Naughty Dog’s “The Last of Us” hit store shelves earlier this summer on June 14. Heavy advertising, glowing reviews and rapid word of mouth quickly boosted the game to one of this year’s must-owns for the PS3.
The game kicks off on a quiet night in which main character Joel and his daughter Sarah are resting at home. A zombie-like virus is introduced, and it sends the game into a rapid quest for safety. Within the first few minutes, a serious death occurs, causing players to latch onto Joel immediately.
“The Last of Us” jumps into the future twenty years, taking place in a rather unrecognizable United States. Playing as Joel, gamers must make their way through a post-apocalyptic society filled with quarantine zones in an effort to care for Ellie, a young girl who may be the key to curing the epidemic. In battling the infected, Joel and Ellie must also battle the remaining humans eager to harm both of them. Missions are completed through major cities including Boston, Massachusetts, Lincoln, Pittsburgh and Salt Lake City.
The first noteworthy element of the game is the story line. The cut scenes build up the story, and the story and gameplay mesh together seamlessly.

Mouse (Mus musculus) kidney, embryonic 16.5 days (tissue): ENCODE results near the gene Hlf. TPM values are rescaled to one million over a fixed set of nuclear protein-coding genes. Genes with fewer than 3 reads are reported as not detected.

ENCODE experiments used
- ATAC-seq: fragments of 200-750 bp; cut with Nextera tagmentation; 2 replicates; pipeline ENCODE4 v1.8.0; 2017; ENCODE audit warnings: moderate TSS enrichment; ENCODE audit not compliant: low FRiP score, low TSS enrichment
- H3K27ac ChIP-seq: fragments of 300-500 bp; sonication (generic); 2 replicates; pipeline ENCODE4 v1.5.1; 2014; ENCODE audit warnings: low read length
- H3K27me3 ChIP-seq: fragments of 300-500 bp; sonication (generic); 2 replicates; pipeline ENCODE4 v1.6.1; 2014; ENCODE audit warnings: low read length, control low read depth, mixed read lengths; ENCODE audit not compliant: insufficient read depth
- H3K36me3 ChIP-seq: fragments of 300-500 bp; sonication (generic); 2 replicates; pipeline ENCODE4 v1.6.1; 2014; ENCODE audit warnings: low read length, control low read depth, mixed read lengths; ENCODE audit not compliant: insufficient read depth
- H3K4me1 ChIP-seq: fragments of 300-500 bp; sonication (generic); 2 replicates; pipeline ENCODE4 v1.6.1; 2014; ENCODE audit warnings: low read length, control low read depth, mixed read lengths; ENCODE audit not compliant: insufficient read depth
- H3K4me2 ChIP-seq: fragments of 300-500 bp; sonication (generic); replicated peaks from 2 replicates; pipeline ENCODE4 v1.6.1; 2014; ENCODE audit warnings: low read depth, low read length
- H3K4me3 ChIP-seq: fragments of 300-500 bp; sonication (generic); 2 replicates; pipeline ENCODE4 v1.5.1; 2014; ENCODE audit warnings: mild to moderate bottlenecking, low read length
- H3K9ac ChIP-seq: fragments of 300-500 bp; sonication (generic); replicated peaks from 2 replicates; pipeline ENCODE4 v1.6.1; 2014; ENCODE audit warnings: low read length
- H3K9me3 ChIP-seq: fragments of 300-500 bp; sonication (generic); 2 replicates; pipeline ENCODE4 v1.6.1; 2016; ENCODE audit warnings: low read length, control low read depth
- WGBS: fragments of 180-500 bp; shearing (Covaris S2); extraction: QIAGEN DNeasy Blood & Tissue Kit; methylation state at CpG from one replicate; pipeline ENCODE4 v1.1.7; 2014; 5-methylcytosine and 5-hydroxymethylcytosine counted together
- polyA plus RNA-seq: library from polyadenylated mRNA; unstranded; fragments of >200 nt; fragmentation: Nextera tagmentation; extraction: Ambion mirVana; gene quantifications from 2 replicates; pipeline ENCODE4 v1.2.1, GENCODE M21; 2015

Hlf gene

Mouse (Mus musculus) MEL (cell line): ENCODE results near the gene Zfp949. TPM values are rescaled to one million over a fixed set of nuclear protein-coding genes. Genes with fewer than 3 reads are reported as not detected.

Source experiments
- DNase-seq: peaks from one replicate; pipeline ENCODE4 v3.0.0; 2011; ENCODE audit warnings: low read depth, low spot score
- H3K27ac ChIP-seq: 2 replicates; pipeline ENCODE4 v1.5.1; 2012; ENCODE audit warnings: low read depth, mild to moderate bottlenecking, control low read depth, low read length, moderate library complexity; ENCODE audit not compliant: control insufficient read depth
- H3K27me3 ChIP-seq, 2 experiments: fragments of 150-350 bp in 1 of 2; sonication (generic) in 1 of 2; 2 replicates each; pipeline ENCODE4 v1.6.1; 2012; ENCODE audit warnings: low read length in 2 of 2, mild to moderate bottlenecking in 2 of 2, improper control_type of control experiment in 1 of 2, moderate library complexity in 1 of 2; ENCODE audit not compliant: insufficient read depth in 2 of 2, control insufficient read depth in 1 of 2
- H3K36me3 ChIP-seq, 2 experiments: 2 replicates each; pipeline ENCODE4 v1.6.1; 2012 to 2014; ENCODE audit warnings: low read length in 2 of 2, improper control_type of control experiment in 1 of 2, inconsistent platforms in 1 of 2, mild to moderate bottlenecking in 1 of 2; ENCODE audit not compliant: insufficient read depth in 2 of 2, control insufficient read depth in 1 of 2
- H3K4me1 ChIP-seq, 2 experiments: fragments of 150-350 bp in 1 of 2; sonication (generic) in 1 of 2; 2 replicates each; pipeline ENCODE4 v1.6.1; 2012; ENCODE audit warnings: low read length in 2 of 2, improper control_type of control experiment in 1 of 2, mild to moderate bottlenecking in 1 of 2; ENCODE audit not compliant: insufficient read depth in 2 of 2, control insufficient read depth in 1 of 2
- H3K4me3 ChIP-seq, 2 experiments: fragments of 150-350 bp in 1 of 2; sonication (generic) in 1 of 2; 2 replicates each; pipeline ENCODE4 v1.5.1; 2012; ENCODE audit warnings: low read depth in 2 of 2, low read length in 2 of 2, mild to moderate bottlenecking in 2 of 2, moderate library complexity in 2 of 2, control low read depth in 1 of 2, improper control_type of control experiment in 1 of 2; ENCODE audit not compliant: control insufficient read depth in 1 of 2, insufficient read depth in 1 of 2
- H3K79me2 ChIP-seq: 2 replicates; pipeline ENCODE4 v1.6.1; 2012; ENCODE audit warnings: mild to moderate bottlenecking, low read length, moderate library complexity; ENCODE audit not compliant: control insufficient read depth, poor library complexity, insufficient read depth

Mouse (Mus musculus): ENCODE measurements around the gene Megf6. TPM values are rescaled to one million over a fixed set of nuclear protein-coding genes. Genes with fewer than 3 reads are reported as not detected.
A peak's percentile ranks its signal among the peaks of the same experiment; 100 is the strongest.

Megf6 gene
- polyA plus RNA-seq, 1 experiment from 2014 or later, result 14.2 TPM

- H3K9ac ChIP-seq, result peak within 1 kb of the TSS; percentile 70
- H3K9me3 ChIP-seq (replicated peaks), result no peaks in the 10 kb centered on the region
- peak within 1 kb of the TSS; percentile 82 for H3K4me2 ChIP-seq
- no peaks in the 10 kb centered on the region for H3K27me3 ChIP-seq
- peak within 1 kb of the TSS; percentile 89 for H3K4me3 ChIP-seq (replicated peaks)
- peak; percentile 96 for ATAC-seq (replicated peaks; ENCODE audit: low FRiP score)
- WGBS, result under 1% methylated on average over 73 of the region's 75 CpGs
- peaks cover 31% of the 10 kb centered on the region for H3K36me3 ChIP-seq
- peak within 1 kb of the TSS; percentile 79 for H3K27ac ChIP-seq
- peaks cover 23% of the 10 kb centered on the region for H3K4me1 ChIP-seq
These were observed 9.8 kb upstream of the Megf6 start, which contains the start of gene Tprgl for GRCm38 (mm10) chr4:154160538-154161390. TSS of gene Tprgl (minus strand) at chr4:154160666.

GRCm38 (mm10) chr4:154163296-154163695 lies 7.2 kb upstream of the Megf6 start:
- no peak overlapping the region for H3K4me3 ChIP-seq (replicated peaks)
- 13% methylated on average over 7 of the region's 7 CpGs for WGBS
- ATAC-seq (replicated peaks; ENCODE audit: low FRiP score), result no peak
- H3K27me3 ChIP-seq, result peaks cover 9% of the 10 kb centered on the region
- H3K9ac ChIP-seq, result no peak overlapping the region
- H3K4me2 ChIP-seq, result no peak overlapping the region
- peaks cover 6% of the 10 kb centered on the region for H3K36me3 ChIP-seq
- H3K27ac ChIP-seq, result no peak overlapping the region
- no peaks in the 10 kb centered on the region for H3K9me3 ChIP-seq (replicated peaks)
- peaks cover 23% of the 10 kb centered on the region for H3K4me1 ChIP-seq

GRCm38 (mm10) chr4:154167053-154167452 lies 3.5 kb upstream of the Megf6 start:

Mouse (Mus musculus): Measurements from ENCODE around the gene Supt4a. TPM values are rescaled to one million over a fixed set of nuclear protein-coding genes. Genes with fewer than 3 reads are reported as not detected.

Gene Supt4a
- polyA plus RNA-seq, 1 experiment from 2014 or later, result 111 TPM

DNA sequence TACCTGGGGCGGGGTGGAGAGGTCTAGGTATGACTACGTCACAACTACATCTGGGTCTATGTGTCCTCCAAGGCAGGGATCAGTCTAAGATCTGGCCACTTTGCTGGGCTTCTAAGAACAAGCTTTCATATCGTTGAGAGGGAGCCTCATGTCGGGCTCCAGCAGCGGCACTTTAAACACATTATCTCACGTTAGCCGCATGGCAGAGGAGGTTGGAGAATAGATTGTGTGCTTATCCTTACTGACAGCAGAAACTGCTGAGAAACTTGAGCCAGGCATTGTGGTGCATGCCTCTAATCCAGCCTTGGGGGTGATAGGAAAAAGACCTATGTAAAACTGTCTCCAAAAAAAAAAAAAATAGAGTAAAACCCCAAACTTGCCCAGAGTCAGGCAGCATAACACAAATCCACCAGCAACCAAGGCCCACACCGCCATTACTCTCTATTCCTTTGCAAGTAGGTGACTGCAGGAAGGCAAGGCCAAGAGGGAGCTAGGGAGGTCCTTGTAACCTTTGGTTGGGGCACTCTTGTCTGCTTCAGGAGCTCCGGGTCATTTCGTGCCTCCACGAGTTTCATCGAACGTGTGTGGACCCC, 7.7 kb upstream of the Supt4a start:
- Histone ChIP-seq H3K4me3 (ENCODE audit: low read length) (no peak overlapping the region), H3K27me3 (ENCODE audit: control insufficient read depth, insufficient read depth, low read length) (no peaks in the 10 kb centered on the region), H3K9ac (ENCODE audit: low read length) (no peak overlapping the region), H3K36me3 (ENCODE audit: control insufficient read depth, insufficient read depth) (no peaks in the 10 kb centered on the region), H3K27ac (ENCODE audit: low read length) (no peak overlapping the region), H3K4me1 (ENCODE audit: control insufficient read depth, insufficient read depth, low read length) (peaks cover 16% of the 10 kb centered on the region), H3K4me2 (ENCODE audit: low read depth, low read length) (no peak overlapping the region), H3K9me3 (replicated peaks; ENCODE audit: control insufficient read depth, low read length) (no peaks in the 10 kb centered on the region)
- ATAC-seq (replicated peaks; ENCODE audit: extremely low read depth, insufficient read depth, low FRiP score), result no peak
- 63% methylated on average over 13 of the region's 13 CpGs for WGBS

The character development throughout the entire game is, for lack of a better phrase, mind blowing. Few characters in other games can capture and hold the emotions of the player like Joel and Ellie can. Each of their victories is the gamer’s victory, each frustration just as personal and complex.
“The Last of Us” pushes the PS3’s graphics, sound and effects capabilities to their ultimate potential in a way unmatched by almost any other game.
“The Last of Us” can’t be boiled down to being categorized as a “shooter”- the game exceeds any one genre label. It’s a survival game. It’s a horror game. It’s an adventure game with RPG elements. It’s a drama. The brilliance behind “The Last of Us” is its ability to target all players and build an obsessive addiction, an extreme attachment between gamer and game.
Early talk already suggests “The Last of Us” will snag Game of the Year, and the immaculate reviews it has received support the speculation.
Selling for a whopping $59.99, the game doesn’t come cheap. However, it’s worth every single penny. If you can’t afford to purchase it, rent it for a week. You’ll play until your eyes feel they’re about to fall out of their sockets. Once you pick up that controller, you won’t be able to put it down. And you shouldn’t. Let your heart feel like it’s about to slam out of your chest. Let yourself be completely sucked in and pulled along for the graphic, brutal, beautiful ride